The trial court in its Findings of Fact, Conclusions of Law, and Memorandum Opinion held that SDCL 34-37-12 was not violative of the Federal Preemption Doctrine. Implicitly, by specifically ruling upon this issue, the trial court rejected the appellee-state's argument that appellants Starr and Haddenham lacked standing to raise this issue. Furthermore, the appellee-state failed to file a Notice of Review under SDCL 15-26A-22. Hence, I disregard the state's contention in this regard and hold that appellants are properly before this Court to advocate the unconstitutionality of a state enactment. The state is attempting to obscure the issues thereby escaping full consideration on the merits of this case. See Valley Forge Christian College v. Americans United for Separation of Church and State, Inc., 454 U.S. 464, 490, 102 S. Ct. 752, 768, 70 L. Ed. 2d 700, 721 (1982) (Brennan, J., dissenting).

The United States Congress enacted the Hazardous Materials Transportation Act to secure a pattern of uniform national regulation and to thus preclude a multiplicity of local and state regulations in the area of hazardous materials transportation. Nat'l Tank Truck Carriers, Inc. v. Burke, 608 F.2d 819 (1st Cir.1979). Each state cannot be an island unto itself. We cannot have quiltwork explosive acts in each state across this Nation. The national statutory scheme is directed to persons who engage in the transportation and sale of explosives. Appellants are involved in the sale of what is known as "Class C" explosives. "Class C" explosives are just plain common fireworks. Without doubt, appellants' activities are within the ambit of the national act above referred. As such, they have a right to assert their rights thereunder.

While federal regulations specifically permit the delivery and transportation of *792 "Class C" fireworks by rail, air, private, and common carrier, SDCL 34-37-12 only permits the delivery of such fireworks by properly certified motor carriers as defined in SDCL ch. 49-28. Therein and thereby, by words of limitation, the state statute eliminates from interstate commerce the transportation of fireworks by common, contract, marine, and inland carriers. SDCL chs. 49-2, 49-3. By limiting shipping and transportation to motor carriers, all of which pertain solely to motor vehicles operated on public highways, railroadsairplanesand water carriers have been excluded.

Evidence definitely established that a substantial amount of fireworks is sold in the state to out-of-state residents, principally tourists, who transport them in their private motor vehicles to distances outside the State of South Dakota. Title 49 C.F.R. § 177.800 (1982) applies to the transportation of hazardous materials by motor vehicles upon public highways. Language of § 177.800 provides in part: "To promote the uniform enforcement of law and to minimize the dangers to life and property incident to the transportation of hazardous materials, by private, common and contract carriers, by motor vehicle engaged in interstate or foreign commerce ...." Additionally, 49 C.F.R. § 177.801 (1982) provides in part: "Hazardous materials except such as may not be accepted and transported under Parts 170-189 of this subchapter, may be accepted and transported by private, common and contract carriers by motor vehicle engaged in interstate or foreign commerce, provided they are in proper condition for transportation and are certified as being in compliance with Parts 170-189 of this subchapter...." Any citizen using his or her private motor vehicle has the right to transport fireworks. State-appellee is clever in its brief in pointing out how the record is devoid of evidence that its own Department of Public Safety enforces SDCL 34-37-12 in a manner to stop the transportation of fireworks by rail or air. Conspicuously missing from the state's brief is the same contention with respect to private automobiles.

"Class C" fireworks may be transported by rail, air, private, and common carrier under federal regulations adopted by the Department of Transportation, but SDCL 34-37-12 permits delivery of "Class C" fireworks only by properly certified motor carriers or licensed fireworks wholesalers or manufacturers or fireworks permit holders in vehicles owned by them.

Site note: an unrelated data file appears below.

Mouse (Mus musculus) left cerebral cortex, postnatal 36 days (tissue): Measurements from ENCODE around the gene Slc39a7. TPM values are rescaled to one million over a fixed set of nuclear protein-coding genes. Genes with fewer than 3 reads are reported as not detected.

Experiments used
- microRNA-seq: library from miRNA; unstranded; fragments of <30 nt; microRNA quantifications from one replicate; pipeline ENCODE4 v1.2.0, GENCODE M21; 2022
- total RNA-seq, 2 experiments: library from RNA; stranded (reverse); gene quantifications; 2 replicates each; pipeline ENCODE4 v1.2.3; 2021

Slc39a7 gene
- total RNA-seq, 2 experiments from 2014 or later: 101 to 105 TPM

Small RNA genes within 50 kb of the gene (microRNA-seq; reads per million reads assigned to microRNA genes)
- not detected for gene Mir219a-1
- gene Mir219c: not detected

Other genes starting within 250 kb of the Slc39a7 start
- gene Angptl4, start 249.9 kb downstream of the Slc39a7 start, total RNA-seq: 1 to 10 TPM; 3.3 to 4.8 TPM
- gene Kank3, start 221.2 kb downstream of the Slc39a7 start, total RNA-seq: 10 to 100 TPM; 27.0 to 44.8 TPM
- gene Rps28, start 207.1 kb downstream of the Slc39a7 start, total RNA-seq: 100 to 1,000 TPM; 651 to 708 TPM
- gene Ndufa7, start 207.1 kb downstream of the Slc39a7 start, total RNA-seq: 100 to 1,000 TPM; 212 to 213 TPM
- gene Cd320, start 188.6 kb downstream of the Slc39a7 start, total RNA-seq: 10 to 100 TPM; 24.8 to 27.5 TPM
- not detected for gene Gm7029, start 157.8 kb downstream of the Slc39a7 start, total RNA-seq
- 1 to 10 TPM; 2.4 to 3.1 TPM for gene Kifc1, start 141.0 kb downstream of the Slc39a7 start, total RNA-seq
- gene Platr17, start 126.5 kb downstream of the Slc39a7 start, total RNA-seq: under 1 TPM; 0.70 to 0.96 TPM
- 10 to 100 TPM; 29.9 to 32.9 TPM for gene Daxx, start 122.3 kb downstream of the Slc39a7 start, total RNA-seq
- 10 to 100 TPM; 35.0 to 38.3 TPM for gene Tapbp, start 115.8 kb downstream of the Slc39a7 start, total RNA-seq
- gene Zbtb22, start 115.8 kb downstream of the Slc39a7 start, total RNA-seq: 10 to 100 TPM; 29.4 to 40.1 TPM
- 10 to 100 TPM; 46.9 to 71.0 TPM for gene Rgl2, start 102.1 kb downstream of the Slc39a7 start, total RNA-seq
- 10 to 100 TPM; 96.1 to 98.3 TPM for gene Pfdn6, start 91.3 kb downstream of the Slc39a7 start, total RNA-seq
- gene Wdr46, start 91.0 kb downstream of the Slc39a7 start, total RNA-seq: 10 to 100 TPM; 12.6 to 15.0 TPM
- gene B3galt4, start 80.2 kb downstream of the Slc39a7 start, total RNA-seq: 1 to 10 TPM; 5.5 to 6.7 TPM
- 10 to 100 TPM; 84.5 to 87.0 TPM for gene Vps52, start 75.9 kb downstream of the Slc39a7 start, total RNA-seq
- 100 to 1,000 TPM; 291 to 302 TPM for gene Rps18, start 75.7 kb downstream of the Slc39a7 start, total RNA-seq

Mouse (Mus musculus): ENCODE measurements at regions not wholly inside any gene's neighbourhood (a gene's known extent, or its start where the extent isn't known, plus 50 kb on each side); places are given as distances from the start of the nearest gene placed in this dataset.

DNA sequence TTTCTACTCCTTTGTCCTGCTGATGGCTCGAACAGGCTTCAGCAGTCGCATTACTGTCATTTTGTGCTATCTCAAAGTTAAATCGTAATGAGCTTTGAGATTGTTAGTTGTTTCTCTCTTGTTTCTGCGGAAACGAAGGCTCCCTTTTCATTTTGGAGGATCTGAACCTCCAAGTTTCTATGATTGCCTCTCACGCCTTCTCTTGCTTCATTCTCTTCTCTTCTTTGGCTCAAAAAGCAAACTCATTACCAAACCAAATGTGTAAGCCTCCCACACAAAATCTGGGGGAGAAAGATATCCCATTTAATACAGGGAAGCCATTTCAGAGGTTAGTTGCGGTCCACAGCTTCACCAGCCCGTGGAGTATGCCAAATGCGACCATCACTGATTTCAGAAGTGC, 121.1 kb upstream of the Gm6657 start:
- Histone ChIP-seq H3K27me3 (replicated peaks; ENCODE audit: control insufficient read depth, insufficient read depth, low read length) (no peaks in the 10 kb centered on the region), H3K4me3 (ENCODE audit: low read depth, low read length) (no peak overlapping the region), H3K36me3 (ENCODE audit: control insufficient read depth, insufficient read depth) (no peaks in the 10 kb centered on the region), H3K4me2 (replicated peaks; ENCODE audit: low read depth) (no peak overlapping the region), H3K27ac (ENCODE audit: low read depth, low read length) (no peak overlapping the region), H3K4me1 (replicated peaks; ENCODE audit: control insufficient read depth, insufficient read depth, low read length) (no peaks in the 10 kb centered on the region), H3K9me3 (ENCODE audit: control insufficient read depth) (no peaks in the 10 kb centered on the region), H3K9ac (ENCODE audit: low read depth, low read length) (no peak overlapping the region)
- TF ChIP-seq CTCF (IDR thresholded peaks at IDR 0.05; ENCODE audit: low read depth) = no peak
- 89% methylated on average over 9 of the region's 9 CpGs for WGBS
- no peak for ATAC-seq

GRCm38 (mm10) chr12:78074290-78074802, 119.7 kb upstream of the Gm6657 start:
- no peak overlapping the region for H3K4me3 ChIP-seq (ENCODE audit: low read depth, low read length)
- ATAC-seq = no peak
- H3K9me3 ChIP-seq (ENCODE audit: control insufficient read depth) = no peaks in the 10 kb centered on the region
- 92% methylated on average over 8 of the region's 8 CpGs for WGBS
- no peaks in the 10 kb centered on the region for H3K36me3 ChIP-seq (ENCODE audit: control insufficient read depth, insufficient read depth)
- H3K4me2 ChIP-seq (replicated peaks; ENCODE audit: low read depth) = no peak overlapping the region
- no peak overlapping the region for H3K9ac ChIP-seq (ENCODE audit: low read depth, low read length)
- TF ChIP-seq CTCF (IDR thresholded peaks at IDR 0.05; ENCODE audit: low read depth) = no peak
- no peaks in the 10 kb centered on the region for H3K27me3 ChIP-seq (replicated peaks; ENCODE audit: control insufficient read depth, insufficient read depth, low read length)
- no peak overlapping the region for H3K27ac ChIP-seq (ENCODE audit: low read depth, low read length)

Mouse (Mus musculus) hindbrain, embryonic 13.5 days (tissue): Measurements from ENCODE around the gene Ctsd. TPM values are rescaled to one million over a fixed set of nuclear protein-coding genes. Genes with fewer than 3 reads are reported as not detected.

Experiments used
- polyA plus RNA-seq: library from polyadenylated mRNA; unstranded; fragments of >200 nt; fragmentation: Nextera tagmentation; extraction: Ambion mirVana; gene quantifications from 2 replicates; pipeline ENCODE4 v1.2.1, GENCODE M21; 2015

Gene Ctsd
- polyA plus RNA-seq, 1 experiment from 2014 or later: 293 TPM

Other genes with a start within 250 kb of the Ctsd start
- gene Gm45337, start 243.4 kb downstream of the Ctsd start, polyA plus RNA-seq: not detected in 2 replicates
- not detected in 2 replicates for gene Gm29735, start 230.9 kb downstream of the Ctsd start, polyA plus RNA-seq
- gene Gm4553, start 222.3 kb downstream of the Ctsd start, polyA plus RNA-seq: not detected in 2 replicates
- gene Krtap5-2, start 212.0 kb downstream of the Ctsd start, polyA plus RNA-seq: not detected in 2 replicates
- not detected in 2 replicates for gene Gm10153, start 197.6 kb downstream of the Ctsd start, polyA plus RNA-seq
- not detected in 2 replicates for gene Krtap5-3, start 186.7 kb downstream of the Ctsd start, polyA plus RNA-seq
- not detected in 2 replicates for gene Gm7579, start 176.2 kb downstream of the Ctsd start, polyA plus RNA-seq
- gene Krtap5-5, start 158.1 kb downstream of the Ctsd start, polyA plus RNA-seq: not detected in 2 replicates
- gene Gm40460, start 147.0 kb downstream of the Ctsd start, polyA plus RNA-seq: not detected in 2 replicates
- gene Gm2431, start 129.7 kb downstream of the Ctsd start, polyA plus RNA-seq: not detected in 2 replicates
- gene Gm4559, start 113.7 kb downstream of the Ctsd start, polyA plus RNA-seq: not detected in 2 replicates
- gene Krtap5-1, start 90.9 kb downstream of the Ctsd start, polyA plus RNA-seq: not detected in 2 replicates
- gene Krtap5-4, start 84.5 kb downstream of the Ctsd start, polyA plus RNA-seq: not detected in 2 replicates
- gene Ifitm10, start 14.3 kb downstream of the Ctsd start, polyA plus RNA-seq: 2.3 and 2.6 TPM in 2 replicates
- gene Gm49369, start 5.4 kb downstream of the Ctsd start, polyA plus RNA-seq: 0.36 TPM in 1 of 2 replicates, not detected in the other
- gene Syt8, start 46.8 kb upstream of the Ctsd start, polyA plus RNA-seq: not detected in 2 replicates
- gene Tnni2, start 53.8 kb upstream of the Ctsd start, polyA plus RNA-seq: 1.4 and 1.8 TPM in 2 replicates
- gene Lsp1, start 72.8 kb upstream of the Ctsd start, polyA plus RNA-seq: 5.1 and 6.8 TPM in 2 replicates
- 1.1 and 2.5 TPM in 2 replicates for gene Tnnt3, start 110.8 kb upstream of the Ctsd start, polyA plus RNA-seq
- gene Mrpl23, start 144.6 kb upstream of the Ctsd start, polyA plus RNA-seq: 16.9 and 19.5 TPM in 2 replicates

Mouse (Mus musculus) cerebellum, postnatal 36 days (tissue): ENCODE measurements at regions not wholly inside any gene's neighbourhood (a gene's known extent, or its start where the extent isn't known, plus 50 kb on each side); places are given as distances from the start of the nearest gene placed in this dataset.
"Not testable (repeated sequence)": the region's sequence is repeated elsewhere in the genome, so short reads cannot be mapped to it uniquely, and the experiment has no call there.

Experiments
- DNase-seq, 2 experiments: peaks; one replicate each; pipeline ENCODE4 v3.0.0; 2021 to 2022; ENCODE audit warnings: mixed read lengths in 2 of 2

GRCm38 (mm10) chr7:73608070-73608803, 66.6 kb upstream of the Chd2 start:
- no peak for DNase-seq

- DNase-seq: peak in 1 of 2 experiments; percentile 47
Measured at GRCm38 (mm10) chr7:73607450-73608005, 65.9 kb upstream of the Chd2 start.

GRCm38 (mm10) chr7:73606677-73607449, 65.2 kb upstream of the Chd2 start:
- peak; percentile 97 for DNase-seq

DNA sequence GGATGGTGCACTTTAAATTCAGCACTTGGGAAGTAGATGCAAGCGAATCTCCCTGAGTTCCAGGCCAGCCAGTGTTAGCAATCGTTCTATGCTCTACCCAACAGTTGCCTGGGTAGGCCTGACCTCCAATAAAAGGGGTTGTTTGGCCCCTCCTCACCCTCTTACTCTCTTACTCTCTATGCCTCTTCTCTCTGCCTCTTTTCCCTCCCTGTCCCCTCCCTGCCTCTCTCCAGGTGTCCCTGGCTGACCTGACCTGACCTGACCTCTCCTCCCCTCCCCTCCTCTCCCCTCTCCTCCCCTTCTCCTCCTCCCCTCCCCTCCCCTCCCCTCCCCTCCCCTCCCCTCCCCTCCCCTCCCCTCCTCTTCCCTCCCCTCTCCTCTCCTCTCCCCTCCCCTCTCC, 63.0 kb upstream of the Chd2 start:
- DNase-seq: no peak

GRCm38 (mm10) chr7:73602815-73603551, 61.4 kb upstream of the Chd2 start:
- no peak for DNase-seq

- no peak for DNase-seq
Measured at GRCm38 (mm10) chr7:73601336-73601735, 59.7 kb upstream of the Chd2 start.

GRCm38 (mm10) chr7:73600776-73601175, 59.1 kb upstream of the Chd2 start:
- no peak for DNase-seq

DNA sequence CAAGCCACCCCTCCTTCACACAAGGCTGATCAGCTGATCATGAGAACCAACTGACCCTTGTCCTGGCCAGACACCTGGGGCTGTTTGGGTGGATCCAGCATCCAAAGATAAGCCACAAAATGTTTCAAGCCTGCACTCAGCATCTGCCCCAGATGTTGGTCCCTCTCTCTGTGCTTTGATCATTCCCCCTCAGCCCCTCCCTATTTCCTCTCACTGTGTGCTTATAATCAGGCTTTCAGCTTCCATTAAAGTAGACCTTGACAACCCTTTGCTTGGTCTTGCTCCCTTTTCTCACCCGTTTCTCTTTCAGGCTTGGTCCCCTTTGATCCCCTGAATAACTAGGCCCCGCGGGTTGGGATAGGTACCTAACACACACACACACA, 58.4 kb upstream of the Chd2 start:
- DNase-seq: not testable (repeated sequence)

The South Dakota statute is not part good and part bad. It is all bad. It is unconstitutional and I therefore dissent. This 1982 statute contains two sentences. The poison contained in the second sentence spreads into the first sentence and runs afoul of the Federal Preemption Doctrine. The 1983 Legislature apparently recognized the inherent constitutional weakness of the 1982 statute and patched it with an "if" clause. It is the 1982 statute which is under constitutional attack and to which we must rivet our academic endeavor.

Tourists and their families, who come to the State of South Dakota are entitled to buy fireworks in South Dakota, put them in their car, and drive back to Sheboygan. They need not be a licensed wholesaler, manufacturer, or fireworks permit holder to do so.

NOTES

[1] The 1983 Legislature amended SDCL ch. 34-37 by authorizing a special fifty-two day retail license for fireworks sales to out-of-state residents. 1983 S.D.Sess.Laws ch. 259, § 2. The amendment took effect as an emergency act on March 4, 1983.

[2] Prior to 1982 amendment, SDCL 34-37-12 provided:

Nothing in this chapter shall prohibit licensed jobbers, wholesalers, or manufacturers from storing, selling, shipping or otherwise transporting, other than class C fireworks, to any person or persons outside the state of South Dakota; provided, however, that delivery of such merchandise shall only be made in South Dakota to a properly licensed for hire carrier or permit holder for shipment outside the state of South Dakota.

SDCL 34-37-12 was amended by 1983 S.D. Sess.Laws ch. 259, § 14, to read:

Nothing in this chapter shall prohibit licensed wholesalers or manufacturers from storing, selling, shipping or otherwise transporting, permissible fireworks to any person or entity outside of the state of South Dakota if the sale and transportation are consistent with 18 U.S.C. Sec. 836, effective on January 1, 1983. The delivery of such fireworks shall only be made by a properly certified motor carrier as specified in chapter 49-28 or by licensed fireworks wholesalers or manufacturers or fireworks permit holders in vehicles owned or leased by them. (1983 amendment in italics.)

[3] We note that the negative impact SDCL 34-37-12 has had upon appellants' businesses has been lessened by the recently adopted amendment that authorizes a fifty-two day retail license. See note 1, supra.